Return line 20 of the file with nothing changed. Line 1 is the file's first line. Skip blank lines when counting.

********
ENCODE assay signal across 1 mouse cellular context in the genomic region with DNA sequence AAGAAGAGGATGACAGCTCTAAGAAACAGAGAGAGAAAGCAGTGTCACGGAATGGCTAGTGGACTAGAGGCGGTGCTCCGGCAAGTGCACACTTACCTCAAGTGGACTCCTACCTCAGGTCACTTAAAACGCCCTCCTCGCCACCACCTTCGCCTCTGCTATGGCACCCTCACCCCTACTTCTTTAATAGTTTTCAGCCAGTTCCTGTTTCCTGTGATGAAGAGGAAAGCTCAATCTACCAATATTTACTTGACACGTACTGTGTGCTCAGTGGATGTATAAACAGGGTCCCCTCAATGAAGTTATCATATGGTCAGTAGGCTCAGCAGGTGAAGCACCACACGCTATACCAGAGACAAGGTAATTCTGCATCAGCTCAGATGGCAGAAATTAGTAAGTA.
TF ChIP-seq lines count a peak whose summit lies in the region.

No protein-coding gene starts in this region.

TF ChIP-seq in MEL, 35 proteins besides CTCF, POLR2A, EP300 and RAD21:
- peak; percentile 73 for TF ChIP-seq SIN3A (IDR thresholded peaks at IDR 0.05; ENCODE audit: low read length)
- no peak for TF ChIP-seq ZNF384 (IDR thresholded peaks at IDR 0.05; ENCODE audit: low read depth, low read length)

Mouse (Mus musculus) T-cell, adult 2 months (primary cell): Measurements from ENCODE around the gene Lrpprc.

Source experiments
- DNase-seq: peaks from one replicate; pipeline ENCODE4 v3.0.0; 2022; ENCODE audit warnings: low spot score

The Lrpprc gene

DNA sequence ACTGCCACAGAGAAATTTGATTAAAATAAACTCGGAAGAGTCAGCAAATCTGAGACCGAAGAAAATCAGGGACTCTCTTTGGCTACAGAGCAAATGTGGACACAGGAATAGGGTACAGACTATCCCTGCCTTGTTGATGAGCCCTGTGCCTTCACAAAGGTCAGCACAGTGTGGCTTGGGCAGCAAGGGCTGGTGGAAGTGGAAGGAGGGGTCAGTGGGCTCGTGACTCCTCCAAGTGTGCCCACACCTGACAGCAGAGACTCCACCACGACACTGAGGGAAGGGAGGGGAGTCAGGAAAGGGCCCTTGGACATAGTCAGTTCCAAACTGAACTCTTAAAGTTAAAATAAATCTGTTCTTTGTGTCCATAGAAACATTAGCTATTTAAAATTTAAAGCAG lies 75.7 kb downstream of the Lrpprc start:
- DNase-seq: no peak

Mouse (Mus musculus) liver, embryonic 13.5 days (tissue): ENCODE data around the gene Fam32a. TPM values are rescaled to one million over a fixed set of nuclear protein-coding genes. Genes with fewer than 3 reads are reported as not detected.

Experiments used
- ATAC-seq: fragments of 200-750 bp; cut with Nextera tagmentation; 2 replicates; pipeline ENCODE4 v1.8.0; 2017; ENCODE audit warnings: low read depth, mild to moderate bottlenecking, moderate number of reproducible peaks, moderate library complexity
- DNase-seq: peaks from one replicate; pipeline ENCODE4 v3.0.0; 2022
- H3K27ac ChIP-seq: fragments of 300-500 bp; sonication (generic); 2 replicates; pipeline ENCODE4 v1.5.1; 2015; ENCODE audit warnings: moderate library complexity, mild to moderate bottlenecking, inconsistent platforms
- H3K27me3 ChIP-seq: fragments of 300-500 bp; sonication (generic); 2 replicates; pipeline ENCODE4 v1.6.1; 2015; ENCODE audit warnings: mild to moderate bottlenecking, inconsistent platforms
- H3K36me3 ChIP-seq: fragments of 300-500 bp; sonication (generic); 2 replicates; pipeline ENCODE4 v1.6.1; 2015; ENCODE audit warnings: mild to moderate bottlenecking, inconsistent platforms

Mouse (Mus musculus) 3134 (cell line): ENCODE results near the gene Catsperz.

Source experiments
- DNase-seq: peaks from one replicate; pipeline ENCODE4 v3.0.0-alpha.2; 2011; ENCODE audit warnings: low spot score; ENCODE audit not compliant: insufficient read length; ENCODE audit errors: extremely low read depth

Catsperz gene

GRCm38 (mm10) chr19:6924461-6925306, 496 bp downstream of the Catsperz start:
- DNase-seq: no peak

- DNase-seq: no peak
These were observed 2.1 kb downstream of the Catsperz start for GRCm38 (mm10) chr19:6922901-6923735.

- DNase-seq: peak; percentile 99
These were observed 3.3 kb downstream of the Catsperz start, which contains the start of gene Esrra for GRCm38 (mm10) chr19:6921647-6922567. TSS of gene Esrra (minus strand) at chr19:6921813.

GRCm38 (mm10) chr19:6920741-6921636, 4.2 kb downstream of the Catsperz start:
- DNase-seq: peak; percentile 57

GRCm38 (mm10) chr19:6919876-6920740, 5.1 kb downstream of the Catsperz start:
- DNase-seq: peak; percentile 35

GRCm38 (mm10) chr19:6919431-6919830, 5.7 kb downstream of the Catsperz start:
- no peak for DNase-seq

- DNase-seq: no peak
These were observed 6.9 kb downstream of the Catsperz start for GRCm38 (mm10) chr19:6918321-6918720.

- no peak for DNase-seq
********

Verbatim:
Mouse (Mus musculus) 3134 (cell line): ENCODE results near the gene Catsperz.